Back in April, I wrote an illustrated post about how film Frodo reminded me of young Audrey Hepburn. I didn’t mean that they were identical twins or that Frodo looked like a woman, but I thought they shared an aura, a quality, a “look”. In this post I am drawing comparisons between Elijah Wood's Frodo and another actress.
For a long time, watching the end of the Osgiliath scene in TTT, I’ve been wondering who Frodo reminds me of. Finally it struck me that it was Lara Antipova from "Dr. Zhivago", particularly in her scenes with Rod Steiger's Victor Komarovsky. It's not that they look like each other, though they do have some things in common. They both are short people, petite, but strong like lithe, sturdy little ponies. They have big heads (in relation to their bodies), big blue eyes, and strong, fine-boned features. Yet when I found the Lara screencaps I was looking for, I saw they didn't look much like each other at all. What they share, to me, is an emotionality that exploits their capacity for facial expressiveness that is at once subtle and intense.
Although Frodo is unguardedly emotional in TTT scene, plainly weeping, and Lara is keeping her emotions under control in the scene from Dr. Zhivago, both characters are struggling with the experience of temptation. The interior struggle becomes exterior in their faces, in Frodo's openly and in Lara's in a more concealed way.
In the Dr. Zhivago scene, Lara is being seduced by Victor Komarovsky. He's much older, he isn’t conventionally attractive, plus he's her mother's lover, but she's being seduced. She should be revolted, and part of her is. But he has a power over her; she enjoys the way he is making her feel. At the same time, she is angry at him for making her feel that way and angry at herself for letting him do it. Although the social circumstances (he has taken her to a nice restaurant) prevent her from letting her feelings show fully, fury, pain and shame alternately emerge on her face, sometimes at the same time.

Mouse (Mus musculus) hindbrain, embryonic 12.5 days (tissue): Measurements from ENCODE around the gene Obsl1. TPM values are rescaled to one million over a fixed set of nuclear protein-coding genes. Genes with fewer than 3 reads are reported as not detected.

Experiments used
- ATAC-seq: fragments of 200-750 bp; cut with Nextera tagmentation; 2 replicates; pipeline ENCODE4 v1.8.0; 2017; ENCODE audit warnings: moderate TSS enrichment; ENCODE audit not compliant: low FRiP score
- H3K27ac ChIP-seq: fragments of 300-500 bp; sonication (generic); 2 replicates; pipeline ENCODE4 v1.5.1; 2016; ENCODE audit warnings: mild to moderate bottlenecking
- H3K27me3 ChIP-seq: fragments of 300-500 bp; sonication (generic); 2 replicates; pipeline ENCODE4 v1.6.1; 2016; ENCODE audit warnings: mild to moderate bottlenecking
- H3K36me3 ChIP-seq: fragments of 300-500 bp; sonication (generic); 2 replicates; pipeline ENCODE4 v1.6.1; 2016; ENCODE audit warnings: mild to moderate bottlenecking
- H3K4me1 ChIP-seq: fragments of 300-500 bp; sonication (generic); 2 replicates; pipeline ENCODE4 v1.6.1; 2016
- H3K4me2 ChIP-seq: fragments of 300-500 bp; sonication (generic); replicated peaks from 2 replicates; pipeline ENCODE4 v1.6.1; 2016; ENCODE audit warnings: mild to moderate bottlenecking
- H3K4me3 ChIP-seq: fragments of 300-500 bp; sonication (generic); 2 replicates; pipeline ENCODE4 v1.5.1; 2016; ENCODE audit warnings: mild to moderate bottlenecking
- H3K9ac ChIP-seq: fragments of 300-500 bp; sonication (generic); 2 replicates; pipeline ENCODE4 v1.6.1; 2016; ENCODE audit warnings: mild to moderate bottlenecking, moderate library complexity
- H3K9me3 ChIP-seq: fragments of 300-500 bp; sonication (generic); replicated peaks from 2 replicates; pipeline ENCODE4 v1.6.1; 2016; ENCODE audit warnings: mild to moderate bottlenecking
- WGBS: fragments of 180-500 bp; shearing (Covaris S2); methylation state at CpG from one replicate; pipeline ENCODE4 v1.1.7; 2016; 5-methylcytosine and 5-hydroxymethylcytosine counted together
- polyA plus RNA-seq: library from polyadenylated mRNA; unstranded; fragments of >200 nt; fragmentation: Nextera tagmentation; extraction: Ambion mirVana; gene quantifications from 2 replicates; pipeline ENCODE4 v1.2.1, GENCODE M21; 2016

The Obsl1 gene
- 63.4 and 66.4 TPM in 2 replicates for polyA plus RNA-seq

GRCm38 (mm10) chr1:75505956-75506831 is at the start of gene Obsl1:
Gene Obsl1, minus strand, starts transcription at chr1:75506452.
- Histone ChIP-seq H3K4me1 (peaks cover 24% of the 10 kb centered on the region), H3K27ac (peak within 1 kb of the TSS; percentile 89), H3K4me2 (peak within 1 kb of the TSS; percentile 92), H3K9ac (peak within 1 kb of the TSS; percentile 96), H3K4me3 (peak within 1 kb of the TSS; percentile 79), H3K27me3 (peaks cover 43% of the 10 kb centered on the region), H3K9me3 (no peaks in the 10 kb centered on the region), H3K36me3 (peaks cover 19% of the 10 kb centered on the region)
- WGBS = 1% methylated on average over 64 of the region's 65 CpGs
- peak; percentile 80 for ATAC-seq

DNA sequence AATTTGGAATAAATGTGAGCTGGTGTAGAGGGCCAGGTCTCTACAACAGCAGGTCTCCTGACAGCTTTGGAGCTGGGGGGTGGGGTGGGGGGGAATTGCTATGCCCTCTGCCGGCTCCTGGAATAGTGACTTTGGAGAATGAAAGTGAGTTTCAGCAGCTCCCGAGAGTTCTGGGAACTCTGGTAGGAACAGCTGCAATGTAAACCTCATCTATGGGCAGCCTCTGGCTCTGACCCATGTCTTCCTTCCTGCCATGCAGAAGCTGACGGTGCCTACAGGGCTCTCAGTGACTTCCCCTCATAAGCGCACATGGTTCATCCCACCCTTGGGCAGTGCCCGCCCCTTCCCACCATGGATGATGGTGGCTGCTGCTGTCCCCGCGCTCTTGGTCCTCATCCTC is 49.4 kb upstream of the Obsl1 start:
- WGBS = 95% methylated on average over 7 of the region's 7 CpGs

In TTT, Frodo has just been put through an ordeal of temptation by the Ring (by the film-makers who invented the Osgiliath sequence). He has survived – barely – another nearly fatal brush with the power of the Ring, nearly delivering it into the hands of the Nazgûl, and nearly murdering Sam. All of this for an object he hates yet loves, finds repulsive yet utterly desires. Fury, pain and shame wash over him. Then he is "tempted" by Sam, but tempted to take heart, not to abandon it like Lara.
The screencaps I used below for Frodo mostly come from his reaction shots as he listens to Sam give his speech in this scene. Frodo listens despondently at first, then with greater hope as Sam tells him why the Quest is worth the struggle (a discussion of the screenwriters' decision to have Sam deliver this speech to Frodo, again making Sam look heroic, wise and insightful at Frodo’s expense, must wait). Throughout this scene (even back when I was not a film-Frodo fan in particular) it is his side of the scene—the way his face responds to what Sam is saying, gradually letting Sam's words woo him back to hope—that makes this scene worth watching for me. Wrong-headed as I find the screenwriting, Elijah does some of his best work here just listening and letting his character's mood and spirit be transformed by what he hears.